Making a mouse run at the flick of a light may seem like hypnosis, but it’s actually a new tool used in neuroscience called "optogenetics," which scientists are just beginning to figure out. With optogenetics, neuroscience researchers can control brain cell activities through the use of light, which could eventually allow doctors to help understand, diagnose, and treat epilepsy and depression.
In other words, it’s a way for researchers to control the brain and behavior through light. Rather than being hypnotized, the mouse in the study had specific brain neurons controlled that impacted its actions. A group of researchers are also hoping to employ optogenetics to gain insight into alcohol addiction. In November, scientists at Wake Forest Baptist Medical Center published a new study that used optogenetics to better understand the neuro-chemical aspects of addiction. The authors of the study, led by Evgeny A. Budygin, assistant professor of neurobiology and anatomy at Wake Forest, used the tool to highlight and obtain control over particular dopamine cell populations through light. This technique gave them information about the different patterns of dopamine cell activity that could have an effect on reducing alcohol addiction. Dopamine is a neurotransmitter that controls the areas of reward and pleasure in the brain.
While the brain controls the activity of brain cells, neuroscientists have struggled to find a way to control brain cells themselves — but with optogenetics, they can choose which neurons to turn on or off, whenever they want. By activating certain neurons, they can find out which ones govern specific behaviors. When it comes to alcohol addiction, researchers can thus find out the casual relationship between neuro-chemical changes in the brain and addictive behavior.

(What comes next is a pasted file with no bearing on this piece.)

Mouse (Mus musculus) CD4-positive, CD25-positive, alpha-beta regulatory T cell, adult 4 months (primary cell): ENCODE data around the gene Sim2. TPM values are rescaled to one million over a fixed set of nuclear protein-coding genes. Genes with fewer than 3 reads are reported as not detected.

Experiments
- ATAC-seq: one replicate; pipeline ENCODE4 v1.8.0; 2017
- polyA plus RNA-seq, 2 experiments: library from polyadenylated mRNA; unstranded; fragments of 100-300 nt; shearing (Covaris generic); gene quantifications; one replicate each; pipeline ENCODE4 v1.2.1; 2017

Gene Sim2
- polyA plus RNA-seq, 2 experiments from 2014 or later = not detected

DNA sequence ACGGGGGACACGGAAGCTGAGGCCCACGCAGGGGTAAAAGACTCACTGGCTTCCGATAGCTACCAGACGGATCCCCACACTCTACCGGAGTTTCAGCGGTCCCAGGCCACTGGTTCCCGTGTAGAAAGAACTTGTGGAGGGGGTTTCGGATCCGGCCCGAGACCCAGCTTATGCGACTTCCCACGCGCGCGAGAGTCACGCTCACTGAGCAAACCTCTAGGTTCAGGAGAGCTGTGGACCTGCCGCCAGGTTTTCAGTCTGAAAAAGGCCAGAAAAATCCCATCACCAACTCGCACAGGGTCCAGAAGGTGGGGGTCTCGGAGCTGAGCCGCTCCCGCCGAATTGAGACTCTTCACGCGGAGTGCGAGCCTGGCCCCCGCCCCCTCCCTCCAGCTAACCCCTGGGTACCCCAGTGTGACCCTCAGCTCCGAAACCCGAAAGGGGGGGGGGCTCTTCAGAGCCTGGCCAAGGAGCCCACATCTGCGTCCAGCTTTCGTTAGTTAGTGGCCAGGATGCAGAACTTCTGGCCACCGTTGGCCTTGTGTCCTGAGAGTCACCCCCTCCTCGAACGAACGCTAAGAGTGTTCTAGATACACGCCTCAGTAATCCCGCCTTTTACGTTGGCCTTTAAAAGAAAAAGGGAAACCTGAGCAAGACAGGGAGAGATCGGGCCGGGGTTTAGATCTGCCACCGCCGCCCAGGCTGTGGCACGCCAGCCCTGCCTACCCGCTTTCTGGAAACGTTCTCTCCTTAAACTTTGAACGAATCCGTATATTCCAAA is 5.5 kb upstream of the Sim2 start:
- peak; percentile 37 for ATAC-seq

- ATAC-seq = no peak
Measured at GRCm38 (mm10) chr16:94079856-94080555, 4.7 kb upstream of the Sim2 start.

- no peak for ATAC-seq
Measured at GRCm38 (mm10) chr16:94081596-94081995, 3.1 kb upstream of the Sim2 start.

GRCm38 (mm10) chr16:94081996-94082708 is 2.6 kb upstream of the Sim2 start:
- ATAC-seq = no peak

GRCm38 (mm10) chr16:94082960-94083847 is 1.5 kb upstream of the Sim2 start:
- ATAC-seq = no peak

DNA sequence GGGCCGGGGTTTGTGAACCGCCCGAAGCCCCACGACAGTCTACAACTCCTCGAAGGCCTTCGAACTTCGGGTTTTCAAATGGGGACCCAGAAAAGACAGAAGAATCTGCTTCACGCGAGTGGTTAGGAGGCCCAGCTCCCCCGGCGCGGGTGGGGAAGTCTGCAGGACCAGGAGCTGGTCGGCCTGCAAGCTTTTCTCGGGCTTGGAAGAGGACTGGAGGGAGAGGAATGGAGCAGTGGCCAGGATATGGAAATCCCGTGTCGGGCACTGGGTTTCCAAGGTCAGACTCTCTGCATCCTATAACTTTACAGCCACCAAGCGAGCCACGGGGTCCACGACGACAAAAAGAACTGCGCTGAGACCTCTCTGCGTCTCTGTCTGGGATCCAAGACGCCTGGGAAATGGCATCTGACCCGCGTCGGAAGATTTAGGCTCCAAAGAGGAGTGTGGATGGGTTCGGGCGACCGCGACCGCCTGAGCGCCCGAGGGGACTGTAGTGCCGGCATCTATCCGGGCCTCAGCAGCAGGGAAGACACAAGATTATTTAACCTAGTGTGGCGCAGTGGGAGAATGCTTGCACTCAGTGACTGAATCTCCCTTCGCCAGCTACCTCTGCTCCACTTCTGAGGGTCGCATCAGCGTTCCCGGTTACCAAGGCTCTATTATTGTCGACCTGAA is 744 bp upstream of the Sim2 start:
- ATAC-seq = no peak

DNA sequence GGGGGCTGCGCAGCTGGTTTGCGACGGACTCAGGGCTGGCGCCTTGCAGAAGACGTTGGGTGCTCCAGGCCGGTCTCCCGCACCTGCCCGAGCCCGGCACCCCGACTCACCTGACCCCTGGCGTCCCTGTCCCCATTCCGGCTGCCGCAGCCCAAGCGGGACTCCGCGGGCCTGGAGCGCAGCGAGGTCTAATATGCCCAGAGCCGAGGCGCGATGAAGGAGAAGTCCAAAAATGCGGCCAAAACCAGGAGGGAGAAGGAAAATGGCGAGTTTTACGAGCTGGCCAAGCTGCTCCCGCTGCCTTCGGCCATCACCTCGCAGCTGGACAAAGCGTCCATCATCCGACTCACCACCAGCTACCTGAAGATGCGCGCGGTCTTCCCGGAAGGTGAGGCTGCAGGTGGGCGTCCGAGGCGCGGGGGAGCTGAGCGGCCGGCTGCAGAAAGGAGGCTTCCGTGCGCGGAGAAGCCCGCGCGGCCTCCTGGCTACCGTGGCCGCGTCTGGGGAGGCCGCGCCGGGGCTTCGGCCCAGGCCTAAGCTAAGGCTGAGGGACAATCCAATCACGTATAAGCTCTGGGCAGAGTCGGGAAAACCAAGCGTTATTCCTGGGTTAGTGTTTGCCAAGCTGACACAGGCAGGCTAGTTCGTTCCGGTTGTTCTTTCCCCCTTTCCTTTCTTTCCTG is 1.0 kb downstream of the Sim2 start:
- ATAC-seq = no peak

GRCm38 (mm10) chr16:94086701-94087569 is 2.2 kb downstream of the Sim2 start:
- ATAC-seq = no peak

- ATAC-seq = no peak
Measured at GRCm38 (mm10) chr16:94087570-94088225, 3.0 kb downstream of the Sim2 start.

“There was instant buzz about it,” Elizabeth Hillman, a biomedical engineer at Columbia University, told NPR about optogenetics. “People were sort of running around and saying, ‘What is this thing, where can I get it, how can I do it?'” Instead of using a wire probe inserted into the brain to poke and activate brain cells, with optogenetics, scientists could turn on individual cells with just light. “You can select that very specific genetic cell type, and you can tell that specific cell type to react when you shine light on it,” Hillman said.
Jeffrey L. Weiner, co-author of the alcohol addiction study and professor of physiology and pharmacology at Wake Forest Baptist Medical Center, said in a news release that though they tested optogenetics in rats that had grown to have alcohol-drinking tendencies, there was “translational value” from the study, with potential to be used to treat humans.
However, scientists still face massive obstacles before being able to employ optogenetics in humans. For one thing, before being able to control neurons through light, you must add genetic material to every brain cell you desire to control. This has been done in mice, but genetic engineering in human brain neurons is not yet an option, Hillman told NPR. Another problem is getting light to pierce deep into the brain to reach cells: “It’s really hard to get light to go deep,” Hillman said, “and we all know this just from trying to shine a flashlight through our hand.” There’s also the concern that too many cells may be reached with the light, on the other hand, which could cause unwanted problems as well.
Scientists still retain hope however, to be able to stop seizures with the flash of a light. Once the method is tweaked, there may also be uses for optogenetics to fight Parkinson’s disease, depression, addiction, and schizophrenia. “Now we are taking the first steps in this direction,” Budygin said in a news release. “It was impossible before the optogenetic era.”